Making a cheap Model M USB controller
      « Reply #44 on: Wed, 13 January 2010, 00:33:32 »
      I just want to say that this mod (and thread) is killer. A lot of it is still over my head, but I've learned quite a bit in these 2 pages.
      keyboards!

      Offline Mnemonix

      • Thread Starter
      • Posts: 163
      Making a cheap Model M USB controller
      « Reply #45 on: Wed, 13 January 2010, 02:48:24 »
      Quote from: Specter_57;150367
      (and a couple of times corrugated cardboard)

      That's wild! :)

      Quote from: Specter_57;150367
      But a circuit board is to be preferred, one that can be made at home that is...using these DIP devices.

      I'd love to be able to make my own circuit boards, but I don't have the equipment and don't want to worry about disposal of chemicals. Cutting wires and soldering them, however, might consume at least at much time as required to etch a PCB...
      I think I'll try the toner transfer method one day since there's no developer solution involved. Only some acid to take care off.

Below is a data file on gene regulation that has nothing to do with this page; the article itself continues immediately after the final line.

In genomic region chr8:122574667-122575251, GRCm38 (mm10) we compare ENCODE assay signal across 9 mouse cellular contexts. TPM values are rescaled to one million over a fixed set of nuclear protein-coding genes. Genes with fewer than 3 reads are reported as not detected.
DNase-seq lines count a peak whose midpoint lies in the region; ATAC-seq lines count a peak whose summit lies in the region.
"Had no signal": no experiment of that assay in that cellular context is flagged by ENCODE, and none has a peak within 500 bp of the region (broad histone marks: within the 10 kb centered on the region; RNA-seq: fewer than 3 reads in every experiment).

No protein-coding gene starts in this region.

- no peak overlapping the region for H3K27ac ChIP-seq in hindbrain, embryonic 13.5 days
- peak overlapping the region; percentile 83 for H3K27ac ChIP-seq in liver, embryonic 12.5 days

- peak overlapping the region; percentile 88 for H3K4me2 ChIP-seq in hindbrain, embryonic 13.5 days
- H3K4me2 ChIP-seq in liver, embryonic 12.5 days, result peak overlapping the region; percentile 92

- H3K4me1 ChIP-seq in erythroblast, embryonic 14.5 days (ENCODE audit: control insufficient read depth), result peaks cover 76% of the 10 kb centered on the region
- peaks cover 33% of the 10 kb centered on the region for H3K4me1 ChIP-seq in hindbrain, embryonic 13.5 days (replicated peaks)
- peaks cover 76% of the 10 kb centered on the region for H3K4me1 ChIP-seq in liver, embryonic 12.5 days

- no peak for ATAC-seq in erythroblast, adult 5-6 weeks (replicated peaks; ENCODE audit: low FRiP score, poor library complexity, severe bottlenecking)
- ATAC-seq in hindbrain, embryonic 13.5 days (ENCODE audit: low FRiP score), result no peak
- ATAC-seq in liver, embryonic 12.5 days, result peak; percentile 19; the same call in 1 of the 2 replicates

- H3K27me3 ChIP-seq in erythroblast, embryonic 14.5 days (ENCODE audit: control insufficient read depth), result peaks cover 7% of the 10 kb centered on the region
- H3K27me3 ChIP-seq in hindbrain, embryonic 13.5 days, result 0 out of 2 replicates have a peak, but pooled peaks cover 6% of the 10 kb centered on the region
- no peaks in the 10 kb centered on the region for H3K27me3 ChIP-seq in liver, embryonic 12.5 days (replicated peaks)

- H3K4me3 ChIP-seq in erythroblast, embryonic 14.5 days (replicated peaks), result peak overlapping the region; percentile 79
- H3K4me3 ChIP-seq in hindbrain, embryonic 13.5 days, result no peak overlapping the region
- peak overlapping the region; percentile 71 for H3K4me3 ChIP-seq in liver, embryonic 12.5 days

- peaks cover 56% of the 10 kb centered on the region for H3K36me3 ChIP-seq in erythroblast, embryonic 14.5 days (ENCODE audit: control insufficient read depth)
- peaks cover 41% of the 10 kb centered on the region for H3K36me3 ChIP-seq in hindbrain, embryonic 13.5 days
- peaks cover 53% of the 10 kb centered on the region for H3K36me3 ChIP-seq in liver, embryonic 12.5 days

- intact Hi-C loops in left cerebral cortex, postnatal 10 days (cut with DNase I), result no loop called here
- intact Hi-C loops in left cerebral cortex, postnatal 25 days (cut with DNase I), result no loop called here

Quote from: Specter_57;150367
      I do believe that ATMega devices can be connected to each other via I2C bus...?

      Yes, I think there is some support for I2C built in, but I haven't used it yet. I've only used the RS232 interface, but not for the keyboard controller.

      Offline Specter_57

      • Posts: 143
      Making a cheap Model M USB controller
      « Reply #46 on: Wed, 13 January 2010, 07:58:14 »
      Mnemonix

      I like that etching method you linked to.

      Because most of my electronics projects have been one-off or only a few pieces, never got into making circuit boards much...but have helped others doing so.